|Outreach N° 94 - Waste - Part 4: What to do about Hazardous Waste (OUTREACH - UNEP - WWF, 34 p.)|
Adapted from an article of the same name by A.Y. Artan in Panoscope No. 36 (July 1993), published by the Panos Institute, 9 White Lion Street, London N1 9PD, United Kingdom.
The material can be republished free of charge in developing countries with attribution to Panos.
SUGGESTIONS FOR USE
Teachers: As background information for discussions on hazardous waste.
Journalists, Radio broadcasters: Use in articles/programmes to increase awareness of the dangers of waste to living things
In recent years Somalia has devastated by war and famine. Now the country is facing a new threat from a man-made pollutant that is killing livestock. Light-weight plastic bags are strewn around many desert areas and pasture lands, to the dismay of nomads and farmers.
The cheap and handy bags, imported from Europe and Saudi Arabia, are used by millions of people to carry food, liquids and other items. They have largely replaced locally-produced baskets. However, the bags do not last long, and are often carelessly thrown away. The wind blows them around until they get caught in trees, bushes and dry grass.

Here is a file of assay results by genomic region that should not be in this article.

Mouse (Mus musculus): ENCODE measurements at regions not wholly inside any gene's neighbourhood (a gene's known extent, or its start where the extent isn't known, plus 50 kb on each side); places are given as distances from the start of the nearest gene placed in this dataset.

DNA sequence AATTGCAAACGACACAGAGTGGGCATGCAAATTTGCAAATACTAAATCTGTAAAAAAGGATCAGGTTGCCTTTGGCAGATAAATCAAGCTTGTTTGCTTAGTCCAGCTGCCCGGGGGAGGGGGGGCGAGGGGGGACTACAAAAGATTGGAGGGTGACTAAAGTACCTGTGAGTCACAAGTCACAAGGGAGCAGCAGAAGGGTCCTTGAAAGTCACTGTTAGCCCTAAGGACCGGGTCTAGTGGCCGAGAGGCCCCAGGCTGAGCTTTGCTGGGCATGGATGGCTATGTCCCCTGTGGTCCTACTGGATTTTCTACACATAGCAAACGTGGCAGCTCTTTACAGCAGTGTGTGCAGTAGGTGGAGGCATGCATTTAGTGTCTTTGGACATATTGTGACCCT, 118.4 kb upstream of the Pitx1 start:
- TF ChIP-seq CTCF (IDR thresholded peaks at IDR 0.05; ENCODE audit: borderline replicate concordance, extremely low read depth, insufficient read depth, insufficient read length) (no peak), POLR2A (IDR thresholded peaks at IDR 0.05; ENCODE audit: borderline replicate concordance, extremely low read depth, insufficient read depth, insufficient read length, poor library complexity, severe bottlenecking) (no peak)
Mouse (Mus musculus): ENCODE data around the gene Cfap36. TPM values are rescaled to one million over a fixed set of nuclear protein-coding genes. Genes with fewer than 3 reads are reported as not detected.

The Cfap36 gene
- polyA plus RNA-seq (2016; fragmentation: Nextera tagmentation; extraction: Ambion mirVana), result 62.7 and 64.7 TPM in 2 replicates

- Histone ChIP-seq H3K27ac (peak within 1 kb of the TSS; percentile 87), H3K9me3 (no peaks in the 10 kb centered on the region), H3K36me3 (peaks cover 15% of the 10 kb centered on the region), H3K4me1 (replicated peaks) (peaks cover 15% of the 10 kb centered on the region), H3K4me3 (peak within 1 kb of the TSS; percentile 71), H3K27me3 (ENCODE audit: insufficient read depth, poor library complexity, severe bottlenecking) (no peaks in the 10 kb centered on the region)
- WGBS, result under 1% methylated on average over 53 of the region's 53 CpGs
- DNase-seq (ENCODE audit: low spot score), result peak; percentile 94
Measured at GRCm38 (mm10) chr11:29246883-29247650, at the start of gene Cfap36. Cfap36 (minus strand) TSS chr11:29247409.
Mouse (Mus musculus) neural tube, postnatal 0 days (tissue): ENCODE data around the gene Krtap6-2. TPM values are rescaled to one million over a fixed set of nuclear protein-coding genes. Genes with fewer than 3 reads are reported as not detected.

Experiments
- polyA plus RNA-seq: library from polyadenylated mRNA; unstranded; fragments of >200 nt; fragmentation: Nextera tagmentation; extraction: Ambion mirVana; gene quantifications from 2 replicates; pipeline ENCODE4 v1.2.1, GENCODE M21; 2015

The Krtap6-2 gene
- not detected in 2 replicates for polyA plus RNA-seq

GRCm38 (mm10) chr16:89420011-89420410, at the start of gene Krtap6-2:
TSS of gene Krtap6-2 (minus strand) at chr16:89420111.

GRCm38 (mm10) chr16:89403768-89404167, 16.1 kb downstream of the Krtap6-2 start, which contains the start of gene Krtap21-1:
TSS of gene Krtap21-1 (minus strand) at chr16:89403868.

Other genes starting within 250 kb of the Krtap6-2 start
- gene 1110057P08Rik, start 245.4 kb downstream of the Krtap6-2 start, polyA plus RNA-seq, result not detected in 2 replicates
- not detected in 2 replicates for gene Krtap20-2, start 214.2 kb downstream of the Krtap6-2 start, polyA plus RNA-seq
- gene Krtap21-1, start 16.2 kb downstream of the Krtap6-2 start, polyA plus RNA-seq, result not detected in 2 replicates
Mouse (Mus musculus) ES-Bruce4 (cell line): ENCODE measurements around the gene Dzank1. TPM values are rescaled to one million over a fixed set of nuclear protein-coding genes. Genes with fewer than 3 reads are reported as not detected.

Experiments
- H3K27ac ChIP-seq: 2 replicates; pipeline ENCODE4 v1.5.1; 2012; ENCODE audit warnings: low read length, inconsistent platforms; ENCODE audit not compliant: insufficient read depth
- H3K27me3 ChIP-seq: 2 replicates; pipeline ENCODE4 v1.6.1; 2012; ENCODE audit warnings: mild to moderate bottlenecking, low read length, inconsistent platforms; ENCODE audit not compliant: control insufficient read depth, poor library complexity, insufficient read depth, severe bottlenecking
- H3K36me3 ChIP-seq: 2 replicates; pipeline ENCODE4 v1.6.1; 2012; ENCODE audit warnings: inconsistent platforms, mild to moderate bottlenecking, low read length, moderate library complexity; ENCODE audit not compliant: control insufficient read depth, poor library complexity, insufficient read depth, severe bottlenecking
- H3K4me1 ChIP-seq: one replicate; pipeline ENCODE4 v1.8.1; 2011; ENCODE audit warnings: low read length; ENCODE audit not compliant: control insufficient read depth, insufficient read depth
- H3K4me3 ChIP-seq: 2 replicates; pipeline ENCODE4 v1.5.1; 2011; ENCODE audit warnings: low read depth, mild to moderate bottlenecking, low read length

Bits of torn plastic of all colours now litter Somali towns, and are also spreading deep into the countryside, where they are a growing cause of death among animals. The animals eat the plastic along with the grass and leaves that have trapped the bags. Distraught nomads have examined their dead livestock, and found plastic blocking up the animals' intestines.
There is no sign of an end to this problem, as more and more bags are being imported. Few people realise the dangers of carelessly discarding the plastic-that it threatens to upset the precarious balance of nature in a country struggling to recover from other, bigger crises.